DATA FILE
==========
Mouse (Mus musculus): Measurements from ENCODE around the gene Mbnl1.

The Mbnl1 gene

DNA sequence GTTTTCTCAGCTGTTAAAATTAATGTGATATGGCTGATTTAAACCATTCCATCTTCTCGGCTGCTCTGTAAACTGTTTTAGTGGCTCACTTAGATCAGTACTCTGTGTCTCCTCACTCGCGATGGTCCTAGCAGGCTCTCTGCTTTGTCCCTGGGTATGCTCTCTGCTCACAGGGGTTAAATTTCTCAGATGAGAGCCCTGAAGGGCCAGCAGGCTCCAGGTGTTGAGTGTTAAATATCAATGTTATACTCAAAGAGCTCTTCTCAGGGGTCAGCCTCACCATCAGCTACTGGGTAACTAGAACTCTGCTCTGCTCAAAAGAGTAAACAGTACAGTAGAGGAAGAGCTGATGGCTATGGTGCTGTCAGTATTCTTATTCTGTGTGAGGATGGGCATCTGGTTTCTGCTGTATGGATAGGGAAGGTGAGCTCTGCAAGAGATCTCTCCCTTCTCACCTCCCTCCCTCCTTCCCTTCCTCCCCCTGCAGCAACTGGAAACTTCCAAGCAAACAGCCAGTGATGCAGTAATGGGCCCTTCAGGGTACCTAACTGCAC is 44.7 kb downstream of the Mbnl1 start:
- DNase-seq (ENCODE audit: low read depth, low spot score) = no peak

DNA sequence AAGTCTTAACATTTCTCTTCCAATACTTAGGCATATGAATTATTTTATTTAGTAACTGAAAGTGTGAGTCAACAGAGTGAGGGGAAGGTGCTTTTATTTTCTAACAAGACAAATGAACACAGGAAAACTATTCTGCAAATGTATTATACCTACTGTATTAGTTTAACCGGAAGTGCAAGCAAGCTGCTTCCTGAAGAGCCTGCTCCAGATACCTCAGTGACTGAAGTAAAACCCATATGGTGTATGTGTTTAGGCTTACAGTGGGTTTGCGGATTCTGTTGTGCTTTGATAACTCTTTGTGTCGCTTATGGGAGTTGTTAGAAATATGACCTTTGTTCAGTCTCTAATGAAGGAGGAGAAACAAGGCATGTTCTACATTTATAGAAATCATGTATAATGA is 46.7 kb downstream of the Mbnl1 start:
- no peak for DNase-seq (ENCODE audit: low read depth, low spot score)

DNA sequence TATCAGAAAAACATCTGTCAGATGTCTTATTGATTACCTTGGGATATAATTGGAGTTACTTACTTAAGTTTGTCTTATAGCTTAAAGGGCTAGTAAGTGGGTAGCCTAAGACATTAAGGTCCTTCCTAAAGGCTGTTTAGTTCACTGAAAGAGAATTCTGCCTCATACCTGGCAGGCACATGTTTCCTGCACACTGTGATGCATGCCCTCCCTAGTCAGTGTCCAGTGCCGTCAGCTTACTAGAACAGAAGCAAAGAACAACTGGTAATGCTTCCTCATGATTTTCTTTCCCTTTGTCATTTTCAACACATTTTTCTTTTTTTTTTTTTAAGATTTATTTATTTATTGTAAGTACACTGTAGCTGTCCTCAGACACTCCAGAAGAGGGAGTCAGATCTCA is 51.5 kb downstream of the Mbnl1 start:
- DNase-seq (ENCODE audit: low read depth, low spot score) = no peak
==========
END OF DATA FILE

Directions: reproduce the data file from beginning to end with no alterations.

Mouse (Mus musculus): Measurements from ENCODE around the gene Mbnl1.

The Mbnl1 gene

DNA sequence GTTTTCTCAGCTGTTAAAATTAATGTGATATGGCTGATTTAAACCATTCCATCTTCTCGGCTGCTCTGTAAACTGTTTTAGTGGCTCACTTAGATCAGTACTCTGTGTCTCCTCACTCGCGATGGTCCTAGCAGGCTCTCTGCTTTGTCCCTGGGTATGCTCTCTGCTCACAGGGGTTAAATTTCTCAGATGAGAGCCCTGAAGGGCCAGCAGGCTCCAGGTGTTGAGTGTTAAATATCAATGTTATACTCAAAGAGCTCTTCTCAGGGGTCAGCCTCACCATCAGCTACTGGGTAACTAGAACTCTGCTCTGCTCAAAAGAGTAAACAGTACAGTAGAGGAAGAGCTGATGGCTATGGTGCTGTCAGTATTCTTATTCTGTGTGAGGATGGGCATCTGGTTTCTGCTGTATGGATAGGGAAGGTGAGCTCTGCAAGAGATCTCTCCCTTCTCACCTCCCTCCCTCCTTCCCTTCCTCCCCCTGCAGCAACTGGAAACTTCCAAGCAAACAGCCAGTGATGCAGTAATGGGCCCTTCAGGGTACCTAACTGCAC is 44.7 kb downstream of the Mbnl1 start:
- DNase-seq (ENCODE audit: low read depth, low spot score) = no peak

DNA sequence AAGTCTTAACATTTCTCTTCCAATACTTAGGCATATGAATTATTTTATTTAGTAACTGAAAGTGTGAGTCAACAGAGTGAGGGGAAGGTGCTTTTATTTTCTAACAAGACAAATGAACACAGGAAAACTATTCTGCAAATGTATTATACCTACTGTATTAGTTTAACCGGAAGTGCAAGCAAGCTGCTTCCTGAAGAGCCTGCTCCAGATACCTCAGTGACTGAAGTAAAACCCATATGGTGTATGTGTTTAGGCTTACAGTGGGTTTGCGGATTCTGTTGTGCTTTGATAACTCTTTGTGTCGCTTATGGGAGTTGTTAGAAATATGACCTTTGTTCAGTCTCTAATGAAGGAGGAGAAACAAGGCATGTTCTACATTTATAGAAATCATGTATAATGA is 46.7 kb downstream of the Mbnl1 start:
- no peak for DNase-seq (ENCODE audit: low read depth, low spot score)

DNA sequence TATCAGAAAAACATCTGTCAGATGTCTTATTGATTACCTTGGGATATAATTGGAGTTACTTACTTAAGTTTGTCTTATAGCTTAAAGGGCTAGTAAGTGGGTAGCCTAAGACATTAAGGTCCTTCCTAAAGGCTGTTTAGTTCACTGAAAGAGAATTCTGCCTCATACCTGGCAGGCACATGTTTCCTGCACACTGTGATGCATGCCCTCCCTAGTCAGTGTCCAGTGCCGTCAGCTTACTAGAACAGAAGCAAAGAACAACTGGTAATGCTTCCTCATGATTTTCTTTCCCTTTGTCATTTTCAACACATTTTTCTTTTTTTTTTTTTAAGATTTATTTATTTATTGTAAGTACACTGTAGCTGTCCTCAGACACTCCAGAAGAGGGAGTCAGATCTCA is 51.5 kb downstream of the Mbnl1 start:
- DNase-seq (ENCODE audit: low read depth, low spot score) = no peak